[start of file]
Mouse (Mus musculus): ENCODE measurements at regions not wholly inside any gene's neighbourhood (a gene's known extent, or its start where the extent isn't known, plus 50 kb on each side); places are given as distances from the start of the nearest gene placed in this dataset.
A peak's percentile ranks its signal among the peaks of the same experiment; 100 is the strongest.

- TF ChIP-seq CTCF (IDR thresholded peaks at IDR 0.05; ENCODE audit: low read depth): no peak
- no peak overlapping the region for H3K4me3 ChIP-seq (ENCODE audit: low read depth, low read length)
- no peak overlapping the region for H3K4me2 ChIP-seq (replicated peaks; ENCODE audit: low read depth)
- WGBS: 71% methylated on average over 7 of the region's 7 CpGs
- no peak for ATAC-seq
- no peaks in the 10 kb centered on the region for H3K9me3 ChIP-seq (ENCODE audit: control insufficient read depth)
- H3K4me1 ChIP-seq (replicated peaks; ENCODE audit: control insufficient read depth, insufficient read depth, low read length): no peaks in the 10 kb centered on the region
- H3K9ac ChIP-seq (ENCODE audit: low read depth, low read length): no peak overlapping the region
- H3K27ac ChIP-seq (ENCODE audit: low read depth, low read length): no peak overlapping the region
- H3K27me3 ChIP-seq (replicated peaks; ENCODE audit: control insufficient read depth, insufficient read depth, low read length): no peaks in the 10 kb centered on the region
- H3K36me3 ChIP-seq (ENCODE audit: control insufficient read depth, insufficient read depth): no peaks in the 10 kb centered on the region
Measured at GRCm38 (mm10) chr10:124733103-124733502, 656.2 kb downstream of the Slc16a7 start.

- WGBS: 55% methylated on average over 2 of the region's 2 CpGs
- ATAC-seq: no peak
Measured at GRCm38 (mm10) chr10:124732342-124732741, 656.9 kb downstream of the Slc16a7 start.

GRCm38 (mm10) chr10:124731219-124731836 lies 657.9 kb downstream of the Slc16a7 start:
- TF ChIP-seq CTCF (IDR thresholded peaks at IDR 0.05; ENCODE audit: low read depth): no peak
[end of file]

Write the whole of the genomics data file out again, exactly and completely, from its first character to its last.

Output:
Mouse (Mus musculus): ENCODE measurements at regions not wholly inside any gene's neighbourhood (a gene's known extent, or its start where the extent isn't known, plus 50 kb on each side); places are given as distances from the start of the nearest gene placed in this dataset.
A peak's percentile ranks its signal among the peaks of the same experiment; 100 is the strongest.

- TF ChIP-seq CTCF (IDR thresholded peaks at IDR 0.05; ENCODE audit: low read depth): no peak
- no peak overlapping the region for H3K4me3 ChIP-seq (ENCODE audit: low read depth, low read length)
- no peak overlapping the region for H3K4me2 ChIP-seq (replicated peaks; ENCODE audit: low read depth)
- WGBS: 71% methylated on average over 7 of the region's 7 CpGs
- no peak for ATAC-seq
- no peaks in the 10 kb centered on the region for H3K9me3 ChIP-seq (ENCODE audit: control insufficient read depth)
- H3K4me1 ChIP-seq (replicated peaks; ENCODE audit: control insufficient read depth, insufficient read depth, low read length): no peaks in the 10 kb centered on the region
- H3K9ac ChIP-seq (ENCODE audit: low read depth, low read length): no peak overlapping the region
- H3K27ac ChIP-seq (ENCODE audit: low read depth, low read length): no peak overlapping the region
- H3K27me3 ChIP-seq (replicated peaks; ENCODE audit: control insufficient read depth, insufficient read depth, low read length): no peaks in the 10 kb centered on the region
- H3K36me3 ChIP-seq (ENCODE audit: control insufficient read depth, insufficient read depth): no peaks in the 10 kb centered on the region
Measured at GRCm38 (mm10) chr10:124733103-124733502, 656.2 kb downstream of the Slc16a7 start.

- WGBS: 55% methylated on average over 2 of the region's 2 CpGs
- ATAC-seq: no peak
Measured at GRCm38 (mm10) chr10:124732342-124732741, 656.9 kb downstream of the Slc16a7 start.

GRCm38 (mm10) chr10:124731219-124731836 lies 657.9 kb downstream of the Slc16a7 start:
- TF ChIP-seq CTCF (IDR thresholded peaks at IDR 0.05; ENCODE audit: low read depth): no peak